S7....i/; inertial or normal coordinate system for this purpose. A normal coordinate
system can alv--, be found where the metric and its first derivatives match
the Minkowski metric on the particle's world-line F, and the coordinate time T
measures the proper time [19]. Normal coordinates for a geodesic, however, are
not unique and have an ambiguity at O(p3), where p is the proper distance from p
to F measured along the spatial geodesic which is orthogonal to F. For example,
differences of O(p3) distinguish Riemann normal from Fermi normal coordinates
[19]. For our purposes a normal coordinate system introduced by Thorne and
Hartle [20] and later extended by Zhang [21] (henceforth, referred to as THZ
normal coordinate system) is particularly advantageous. It will be shown later in
Subsection 4.3.2 that in this coordinate system the scalar wave equation takes a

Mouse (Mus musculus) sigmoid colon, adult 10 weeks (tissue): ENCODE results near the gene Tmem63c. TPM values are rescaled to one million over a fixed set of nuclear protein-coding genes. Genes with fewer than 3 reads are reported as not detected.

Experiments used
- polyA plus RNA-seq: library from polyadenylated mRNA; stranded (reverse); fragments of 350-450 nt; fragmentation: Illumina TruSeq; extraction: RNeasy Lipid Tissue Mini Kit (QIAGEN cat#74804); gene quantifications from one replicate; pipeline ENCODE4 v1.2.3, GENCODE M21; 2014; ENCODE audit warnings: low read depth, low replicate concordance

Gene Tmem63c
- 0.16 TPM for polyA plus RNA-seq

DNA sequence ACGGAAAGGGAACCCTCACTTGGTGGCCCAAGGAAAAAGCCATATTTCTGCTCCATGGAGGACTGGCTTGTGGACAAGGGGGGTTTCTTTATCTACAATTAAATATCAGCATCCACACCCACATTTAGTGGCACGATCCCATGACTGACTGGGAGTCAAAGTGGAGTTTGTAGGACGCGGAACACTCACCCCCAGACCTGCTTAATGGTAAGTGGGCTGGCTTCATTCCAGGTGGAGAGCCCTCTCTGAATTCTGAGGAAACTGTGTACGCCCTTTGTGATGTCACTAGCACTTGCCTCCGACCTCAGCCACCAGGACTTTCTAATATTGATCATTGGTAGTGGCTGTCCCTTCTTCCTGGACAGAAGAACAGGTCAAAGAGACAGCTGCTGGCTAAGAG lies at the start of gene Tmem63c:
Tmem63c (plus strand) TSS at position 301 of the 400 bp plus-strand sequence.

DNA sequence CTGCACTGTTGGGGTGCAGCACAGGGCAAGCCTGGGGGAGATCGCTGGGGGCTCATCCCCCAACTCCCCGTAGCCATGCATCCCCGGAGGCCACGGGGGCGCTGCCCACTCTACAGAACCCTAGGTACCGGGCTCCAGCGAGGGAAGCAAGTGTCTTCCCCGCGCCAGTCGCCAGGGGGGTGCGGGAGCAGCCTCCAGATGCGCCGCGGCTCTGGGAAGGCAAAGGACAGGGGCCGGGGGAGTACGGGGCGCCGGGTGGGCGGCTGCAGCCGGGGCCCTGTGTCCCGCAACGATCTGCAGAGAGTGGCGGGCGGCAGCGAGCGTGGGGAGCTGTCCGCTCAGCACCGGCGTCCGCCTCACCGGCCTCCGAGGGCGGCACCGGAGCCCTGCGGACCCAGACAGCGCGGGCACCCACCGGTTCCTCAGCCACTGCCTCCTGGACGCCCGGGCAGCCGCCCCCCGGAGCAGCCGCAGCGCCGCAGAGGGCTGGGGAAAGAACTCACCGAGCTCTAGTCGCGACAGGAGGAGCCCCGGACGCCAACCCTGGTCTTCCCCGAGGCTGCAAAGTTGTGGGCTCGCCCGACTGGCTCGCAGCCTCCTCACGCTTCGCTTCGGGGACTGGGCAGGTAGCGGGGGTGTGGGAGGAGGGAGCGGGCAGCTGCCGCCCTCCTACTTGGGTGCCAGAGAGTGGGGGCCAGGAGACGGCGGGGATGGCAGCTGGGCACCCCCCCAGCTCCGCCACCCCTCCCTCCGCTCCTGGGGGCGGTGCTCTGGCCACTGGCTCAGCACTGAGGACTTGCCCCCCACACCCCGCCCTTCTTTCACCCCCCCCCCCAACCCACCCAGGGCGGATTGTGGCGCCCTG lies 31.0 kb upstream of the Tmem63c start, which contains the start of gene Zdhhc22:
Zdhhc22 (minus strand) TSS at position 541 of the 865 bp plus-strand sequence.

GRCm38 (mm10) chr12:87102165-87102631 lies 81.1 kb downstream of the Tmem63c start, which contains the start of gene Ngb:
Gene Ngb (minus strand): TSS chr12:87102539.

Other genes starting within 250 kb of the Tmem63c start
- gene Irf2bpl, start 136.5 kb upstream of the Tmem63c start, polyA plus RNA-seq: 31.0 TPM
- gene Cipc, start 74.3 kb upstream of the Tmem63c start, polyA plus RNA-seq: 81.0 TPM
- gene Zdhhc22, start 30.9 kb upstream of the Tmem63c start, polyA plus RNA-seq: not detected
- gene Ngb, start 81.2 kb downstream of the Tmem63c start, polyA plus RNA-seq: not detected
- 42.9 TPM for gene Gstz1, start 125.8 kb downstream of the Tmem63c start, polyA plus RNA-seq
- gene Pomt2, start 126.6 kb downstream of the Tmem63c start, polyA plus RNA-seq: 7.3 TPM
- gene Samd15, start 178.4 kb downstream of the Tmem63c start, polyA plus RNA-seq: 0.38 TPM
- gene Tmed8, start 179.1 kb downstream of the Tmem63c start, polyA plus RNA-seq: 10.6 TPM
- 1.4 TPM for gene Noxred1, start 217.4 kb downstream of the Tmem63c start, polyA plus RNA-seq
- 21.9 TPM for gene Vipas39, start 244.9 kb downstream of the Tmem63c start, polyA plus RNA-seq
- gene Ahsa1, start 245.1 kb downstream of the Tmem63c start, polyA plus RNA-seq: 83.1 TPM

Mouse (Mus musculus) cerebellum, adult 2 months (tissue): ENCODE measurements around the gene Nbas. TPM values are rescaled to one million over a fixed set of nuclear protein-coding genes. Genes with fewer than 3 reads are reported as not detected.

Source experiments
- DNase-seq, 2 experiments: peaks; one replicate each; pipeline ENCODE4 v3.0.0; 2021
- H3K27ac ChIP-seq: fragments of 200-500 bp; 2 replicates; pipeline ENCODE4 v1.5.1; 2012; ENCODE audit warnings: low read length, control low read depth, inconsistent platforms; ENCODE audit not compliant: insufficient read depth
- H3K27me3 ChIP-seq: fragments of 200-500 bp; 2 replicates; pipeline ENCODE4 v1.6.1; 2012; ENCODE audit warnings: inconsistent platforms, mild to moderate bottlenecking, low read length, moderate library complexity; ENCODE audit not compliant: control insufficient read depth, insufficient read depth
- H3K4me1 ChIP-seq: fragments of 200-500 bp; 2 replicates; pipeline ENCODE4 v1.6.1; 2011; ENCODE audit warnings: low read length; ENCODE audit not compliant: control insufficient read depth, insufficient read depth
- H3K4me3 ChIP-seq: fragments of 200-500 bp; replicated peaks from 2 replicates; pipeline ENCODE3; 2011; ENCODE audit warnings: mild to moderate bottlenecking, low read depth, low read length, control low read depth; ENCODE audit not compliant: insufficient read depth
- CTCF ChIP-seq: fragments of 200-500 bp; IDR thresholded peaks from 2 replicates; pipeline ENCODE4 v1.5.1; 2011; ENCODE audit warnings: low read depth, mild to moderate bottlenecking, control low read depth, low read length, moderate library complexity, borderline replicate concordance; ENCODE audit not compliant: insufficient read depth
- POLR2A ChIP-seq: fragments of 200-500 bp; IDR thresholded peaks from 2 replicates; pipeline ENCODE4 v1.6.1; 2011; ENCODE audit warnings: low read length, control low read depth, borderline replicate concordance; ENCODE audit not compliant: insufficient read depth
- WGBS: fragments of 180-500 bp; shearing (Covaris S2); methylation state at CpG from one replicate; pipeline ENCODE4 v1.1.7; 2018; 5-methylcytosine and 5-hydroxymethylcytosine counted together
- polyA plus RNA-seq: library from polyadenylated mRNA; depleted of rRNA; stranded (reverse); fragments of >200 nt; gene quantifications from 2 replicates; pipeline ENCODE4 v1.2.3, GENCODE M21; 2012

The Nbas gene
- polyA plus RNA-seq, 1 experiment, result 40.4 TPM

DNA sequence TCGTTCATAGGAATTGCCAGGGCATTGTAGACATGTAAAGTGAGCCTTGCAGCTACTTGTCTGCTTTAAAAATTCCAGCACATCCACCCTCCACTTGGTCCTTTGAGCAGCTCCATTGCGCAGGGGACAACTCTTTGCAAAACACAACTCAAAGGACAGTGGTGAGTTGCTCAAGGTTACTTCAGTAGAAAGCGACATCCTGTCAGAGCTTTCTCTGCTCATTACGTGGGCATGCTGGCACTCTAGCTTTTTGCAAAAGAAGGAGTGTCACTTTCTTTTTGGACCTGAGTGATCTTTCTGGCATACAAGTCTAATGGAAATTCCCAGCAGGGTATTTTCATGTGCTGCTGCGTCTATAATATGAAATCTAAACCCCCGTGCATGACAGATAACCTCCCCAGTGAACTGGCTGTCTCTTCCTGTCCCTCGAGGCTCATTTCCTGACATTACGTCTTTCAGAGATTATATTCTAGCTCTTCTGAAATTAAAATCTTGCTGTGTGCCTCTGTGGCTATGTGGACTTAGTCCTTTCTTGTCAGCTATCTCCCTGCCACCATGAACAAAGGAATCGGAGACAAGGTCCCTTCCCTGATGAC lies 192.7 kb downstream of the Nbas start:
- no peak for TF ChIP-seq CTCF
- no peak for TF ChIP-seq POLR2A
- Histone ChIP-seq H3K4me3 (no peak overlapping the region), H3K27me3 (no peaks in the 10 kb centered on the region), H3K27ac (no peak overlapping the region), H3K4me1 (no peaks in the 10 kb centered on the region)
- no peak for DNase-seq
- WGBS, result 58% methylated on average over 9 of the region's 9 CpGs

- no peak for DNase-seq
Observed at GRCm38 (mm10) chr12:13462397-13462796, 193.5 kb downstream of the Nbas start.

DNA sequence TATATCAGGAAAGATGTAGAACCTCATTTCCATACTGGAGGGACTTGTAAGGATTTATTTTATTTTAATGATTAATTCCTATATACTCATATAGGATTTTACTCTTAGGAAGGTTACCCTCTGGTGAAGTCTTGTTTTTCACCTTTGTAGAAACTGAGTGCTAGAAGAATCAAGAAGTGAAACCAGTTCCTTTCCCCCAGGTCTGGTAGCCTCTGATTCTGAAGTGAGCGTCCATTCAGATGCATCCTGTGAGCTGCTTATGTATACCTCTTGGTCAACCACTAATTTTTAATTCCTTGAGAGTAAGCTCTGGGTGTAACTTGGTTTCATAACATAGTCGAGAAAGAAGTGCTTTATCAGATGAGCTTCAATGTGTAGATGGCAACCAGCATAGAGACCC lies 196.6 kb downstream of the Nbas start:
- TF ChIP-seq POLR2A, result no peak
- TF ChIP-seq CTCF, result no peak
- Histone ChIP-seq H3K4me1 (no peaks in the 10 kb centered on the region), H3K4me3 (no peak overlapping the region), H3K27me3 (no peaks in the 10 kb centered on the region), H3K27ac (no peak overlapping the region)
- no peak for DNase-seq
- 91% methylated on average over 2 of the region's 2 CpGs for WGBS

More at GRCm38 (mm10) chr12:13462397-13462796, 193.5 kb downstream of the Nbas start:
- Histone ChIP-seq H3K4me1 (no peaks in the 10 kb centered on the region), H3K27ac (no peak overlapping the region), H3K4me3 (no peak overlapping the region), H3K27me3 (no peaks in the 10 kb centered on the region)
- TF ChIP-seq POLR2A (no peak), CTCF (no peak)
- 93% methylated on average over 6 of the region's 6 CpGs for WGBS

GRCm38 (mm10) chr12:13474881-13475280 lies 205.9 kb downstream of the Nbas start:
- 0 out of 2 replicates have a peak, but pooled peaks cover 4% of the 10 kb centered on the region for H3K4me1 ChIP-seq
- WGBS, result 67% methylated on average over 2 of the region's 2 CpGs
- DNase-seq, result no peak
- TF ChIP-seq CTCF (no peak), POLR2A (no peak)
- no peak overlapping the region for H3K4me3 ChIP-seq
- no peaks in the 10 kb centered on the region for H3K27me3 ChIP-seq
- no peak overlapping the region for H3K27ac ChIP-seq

simple form and that as a result we obtain
S= q/p + (p3/R4), (4-45)
where R represents a length scale of the background geometry. The approximation
in Eq. (4-45) is accurate enough for self-force regularization because
Va,) = Va(q/p) + O(p2/R4), (4-46)
and the O(p2/74) remainder vanishes in the coincidence limit p i p'.
The THZ coordinates XA = (T, X Z) associated with a given geodesic F
have the following features [21]:
(i) Locally inertial and Cartesian; more specifically, on F, gAB = rAB and
aC9AB = 0. And T measures the proper time along the geodesic F, and
X = = Z =0 on F. Also, the metric is expandable about F in powers of
p /2 + 2 + Z2 in a particular form like
gAB = TAB + Pf x (homogeneous polynomials in XI of degree q)
(4-47)